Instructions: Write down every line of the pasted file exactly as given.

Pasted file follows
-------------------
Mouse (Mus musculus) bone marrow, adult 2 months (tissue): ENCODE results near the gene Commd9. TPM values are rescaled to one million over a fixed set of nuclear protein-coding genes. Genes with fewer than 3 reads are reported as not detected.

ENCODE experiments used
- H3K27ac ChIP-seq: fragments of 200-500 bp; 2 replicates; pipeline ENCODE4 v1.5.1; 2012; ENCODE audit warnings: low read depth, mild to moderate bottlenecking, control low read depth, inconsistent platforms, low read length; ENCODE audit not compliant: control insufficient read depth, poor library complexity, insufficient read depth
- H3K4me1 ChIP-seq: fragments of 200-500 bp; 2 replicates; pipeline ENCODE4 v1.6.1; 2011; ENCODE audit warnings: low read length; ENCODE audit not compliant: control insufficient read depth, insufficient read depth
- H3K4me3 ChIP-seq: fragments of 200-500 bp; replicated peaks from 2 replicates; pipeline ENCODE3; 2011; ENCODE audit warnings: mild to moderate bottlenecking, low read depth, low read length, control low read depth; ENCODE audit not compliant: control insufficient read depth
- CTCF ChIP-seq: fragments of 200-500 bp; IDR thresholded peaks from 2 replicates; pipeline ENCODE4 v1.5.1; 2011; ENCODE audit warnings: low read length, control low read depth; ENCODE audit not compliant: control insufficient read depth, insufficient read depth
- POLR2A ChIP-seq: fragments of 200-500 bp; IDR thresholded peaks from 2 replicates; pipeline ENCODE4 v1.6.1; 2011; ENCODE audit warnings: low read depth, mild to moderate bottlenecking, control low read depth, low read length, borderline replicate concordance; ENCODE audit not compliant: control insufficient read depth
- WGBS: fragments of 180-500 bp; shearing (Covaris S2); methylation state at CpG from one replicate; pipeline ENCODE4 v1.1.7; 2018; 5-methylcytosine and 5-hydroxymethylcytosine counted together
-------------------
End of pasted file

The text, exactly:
Mouse (Mus musculus) bone marrow, adult 2 months (tissue): ENCODE results near the gene Commd9. TPM values are rescaled to one million over a fixed set of nuclear protein-coding genes. Genes with fewer than 3 reads are reported as not detected.

ENCODE experiments used
- H3K27ac ChIP-seq: fragments of 200-500 bp; 2 replicates; pipeline ENCODE4 v1.5.1; 2012; ENCODE audit warnings: low read depth, mild to moderate bottlenecking, control low read depth, inconsistent platforms, low read length; ENCODE audit not compliant: control insufficient read depth, poor library complexity, insufficient read depth
- H3K4me1 ChIP-seq: fragments of 200-500 bp; 2 replicates; pipeline ENCODE4 v1.6.1; 2011; ENCODE audit warnings: low read length; ENCODE audit not compliant: control insufficient read depth, insufficient read depth
- H3K4me3 ChIP-seq: fragments of 200-500 bp; replicated peaks from 2 replicates; pipeline ENCODE3; 2011; ENCODE audit warnings: mild to moderate bottlenecking, low read depth, low read length, control low read depth; ENCODE audit not compliant: control insufficient read depth
- CTCF ChIP-seq: fragments of 200-500 bp; IDR thresholded peaks from 2 replicates; pipeline ENCODE4 v1.5.1; 2011; ENCODE audit warnings: low read length, control low read depth; ENCODE audit not compliant: control insufficient read depth, insufficient read depth
- POLR2A ChIP-seq: fragments of 200-500 bp; IDR thresholded peaks from 2 replicates; pipeline ENCODE4 v1.6.1; 2011; ENCODE audit warnings: low read depth, mild to moderate bottlenecking, control low read depth, low read length, borderline replicate concordance; ENCODE audit not compliant: control insufficient read depth
- WGBS: fragments of 180-500 bp; shearing (Covaris S2); methylation state at CpG from one replicate; pipeline ENCODE4 v1.1.7; 2018; 5-methylcytosine and 5-hydroxymethylcytosine counted together